The works canteen also holds a place in memory. On our first day we sat down to eat our lunchtime meal only to be thrown off the tables and told very firmly that apprentices ate at the back of the canteen. This was a time when the BBC was still broadcasting “Workers’ Playtime”, a touring variety show which was recorded in various Works’ canteens. It visited Fielding’s on one occasion and the star of the show was Lita Rosa. I do not recall it as an exciting event.
Following the first six month session at Bristol we returned to the works. We were “rotated” around every department to learn and to gain experience spending anything from a couple of weeks to a couple of months in each area.
The procedure repeated itself after each period in Bristol. Thus, over four years, I spent time in the Light Machine Shop, the Heavy Machine Shop, the various Fitting Shops, Heat Treatment, the Pattern Shop, the Boiler Yard, the Pipe Shop, Maintenance, the Standards Room, the Electrical Department, the Experimental Department, the Stockyard, and the Purchase Department.
There were a few visits to customer’s sites for repair and maintenance work including a memorable visit to the Gloucester Wagon Works to see a large, steam-driven hydraulic pump – three steam cylinders and six hydraulic cylinders as I remember it.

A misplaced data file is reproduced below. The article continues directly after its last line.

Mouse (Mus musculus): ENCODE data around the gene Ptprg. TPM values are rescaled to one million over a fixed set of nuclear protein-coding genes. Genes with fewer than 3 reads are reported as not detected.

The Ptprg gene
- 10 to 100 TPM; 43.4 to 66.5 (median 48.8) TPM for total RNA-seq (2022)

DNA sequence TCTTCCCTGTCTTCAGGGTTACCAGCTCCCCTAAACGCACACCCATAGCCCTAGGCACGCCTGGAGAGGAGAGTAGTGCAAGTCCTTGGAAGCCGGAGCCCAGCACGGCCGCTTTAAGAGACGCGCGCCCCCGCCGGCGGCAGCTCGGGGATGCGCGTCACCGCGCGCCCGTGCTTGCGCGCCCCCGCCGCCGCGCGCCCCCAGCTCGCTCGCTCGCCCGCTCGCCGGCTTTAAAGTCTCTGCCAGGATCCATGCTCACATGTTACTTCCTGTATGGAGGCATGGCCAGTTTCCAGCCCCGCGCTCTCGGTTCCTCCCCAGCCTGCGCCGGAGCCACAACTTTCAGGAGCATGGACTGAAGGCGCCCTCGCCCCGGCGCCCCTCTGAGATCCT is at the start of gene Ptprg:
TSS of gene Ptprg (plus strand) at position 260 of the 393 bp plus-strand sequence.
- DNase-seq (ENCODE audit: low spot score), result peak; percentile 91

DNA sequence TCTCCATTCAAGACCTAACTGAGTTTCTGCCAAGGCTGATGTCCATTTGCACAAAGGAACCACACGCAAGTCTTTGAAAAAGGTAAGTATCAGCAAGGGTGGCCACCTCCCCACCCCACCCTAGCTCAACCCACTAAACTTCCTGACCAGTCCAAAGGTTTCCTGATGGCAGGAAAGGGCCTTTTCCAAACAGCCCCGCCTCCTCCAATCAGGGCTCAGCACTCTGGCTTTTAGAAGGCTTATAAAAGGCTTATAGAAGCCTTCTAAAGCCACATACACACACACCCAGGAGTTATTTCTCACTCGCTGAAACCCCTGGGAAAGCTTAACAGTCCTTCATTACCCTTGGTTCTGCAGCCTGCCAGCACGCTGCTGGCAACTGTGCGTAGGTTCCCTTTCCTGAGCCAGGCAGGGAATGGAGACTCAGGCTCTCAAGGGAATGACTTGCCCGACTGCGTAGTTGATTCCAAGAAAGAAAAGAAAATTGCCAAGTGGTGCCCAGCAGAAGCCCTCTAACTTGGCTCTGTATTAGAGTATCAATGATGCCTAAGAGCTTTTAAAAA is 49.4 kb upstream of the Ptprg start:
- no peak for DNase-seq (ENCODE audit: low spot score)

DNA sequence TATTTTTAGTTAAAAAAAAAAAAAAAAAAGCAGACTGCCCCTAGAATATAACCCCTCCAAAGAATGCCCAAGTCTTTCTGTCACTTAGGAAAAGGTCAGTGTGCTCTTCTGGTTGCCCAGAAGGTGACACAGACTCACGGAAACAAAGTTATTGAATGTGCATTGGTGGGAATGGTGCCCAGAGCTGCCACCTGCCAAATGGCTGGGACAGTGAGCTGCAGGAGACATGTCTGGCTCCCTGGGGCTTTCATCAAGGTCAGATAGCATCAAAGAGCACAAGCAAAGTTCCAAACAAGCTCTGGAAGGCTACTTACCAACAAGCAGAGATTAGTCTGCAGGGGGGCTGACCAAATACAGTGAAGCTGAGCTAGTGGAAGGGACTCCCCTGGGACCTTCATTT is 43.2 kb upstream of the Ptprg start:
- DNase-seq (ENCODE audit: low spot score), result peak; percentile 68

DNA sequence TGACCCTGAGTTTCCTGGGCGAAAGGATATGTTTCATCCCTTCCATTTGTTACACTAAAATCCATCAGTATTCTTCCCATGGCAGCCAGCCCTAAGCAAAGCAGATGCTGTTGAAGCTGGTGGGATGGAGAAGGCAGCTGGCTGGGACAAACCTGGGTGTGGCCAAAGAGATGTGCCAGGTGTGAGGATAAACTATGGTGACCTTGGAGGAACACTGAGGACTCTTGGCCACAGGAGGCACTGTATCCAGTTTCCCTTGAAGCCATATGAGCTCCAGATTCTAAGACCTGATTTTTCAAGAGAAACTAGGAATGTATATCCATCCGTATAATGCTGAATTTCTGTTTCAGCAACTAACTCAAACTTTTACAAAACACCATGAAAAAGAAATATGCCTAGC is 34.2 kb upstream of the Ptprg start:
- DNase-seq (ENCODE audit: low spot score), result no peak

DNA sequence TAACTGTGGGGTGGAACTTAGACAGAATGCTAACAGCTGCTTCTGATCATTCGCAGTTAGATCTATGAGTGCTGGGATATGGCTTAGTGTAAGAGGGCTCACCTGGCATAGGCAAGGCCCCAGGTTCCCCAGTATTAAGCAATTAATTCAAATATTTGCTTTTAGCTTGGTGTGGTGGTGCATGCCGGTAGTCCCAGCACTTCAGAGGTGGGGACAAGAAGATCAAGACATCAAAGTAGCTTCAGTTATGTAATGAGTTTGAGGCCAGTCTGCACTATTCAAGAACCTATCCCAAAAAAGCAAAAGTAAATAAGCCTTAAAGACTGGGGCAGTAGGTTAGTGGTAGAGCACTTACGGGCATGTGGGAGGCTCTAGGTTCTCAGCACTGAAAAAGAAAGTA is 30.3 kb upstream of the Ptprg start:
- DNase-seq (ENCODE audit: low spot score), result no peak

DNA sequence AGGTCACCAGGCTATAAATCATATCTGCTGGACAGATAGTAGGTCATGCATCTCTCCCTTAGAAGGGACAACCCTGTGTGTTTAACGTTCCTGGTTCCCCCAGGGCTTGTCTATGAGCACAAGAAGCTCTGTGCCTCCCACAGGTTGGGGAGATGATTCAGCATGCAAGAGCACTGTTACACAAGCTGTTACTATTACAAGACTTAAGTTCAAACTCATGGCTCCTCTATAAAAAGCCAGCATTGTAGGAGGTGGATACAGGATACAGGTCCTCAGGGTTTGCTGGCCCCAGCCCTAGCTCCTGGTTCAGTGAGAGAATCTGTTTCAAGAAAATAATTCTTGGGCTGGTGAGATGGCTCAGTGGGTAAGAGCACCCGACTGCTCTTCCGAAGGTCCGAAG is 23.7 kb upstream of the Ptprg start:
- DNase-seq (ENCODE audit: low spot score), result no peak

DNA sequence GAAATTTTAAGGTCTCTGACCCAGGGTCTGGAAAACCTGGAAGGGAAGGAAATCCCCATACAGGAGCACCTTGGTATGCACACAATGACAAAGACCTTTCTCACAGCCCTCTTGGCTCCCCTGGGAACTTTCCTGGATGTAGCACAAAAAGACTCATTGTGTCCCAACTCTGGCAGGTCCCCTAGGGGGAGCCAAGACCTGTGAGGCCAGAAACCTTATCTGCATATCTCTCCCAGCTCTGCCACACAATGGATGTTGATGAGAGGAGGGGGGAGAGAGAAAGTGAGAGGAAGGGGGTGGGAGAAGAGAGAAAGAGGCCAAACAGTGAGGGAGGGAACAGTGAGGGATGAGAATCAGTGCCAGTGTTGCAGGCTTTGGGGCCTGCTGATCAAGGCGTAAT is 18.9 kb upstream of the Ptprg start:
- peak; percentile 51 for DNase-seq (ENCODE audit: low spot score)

For the most part, memories of my time in the Works are good. People were generally friendly and keen to impart knowledge. There were a few who felt they had to keep their knowledge to themselves and, on occasion, when asking why certain things were done, I received the reply “Fielding’s always do it this way”.
I recall being allowed, under very watchful eyes, to set up and operate arge machine tools in the Heavy Machine Shop. There were things which would never be allowed today such as being sent into a large cast cylinder to clean it out armed with a pneumatic chipping hammer, a gallon can of trichloroethylene, and a bundle of wipers. I learnt to handle an electric arc welder in the Boiler Yard, suffering an attack of arc eye along the way, but acquired skills which proved extremely useful many years later.
Experimental and Dynapak
Time spent in the Experimental Department, with chain smoking Bert Ely, involved some lengthy periods of inactivity punctuated by exciting episodes. Bert Ely always hinted that he knew much more than he was prepared to divulge, though some things he held to be true were demonstrably incorrect, but he was nevertheless an interesting character.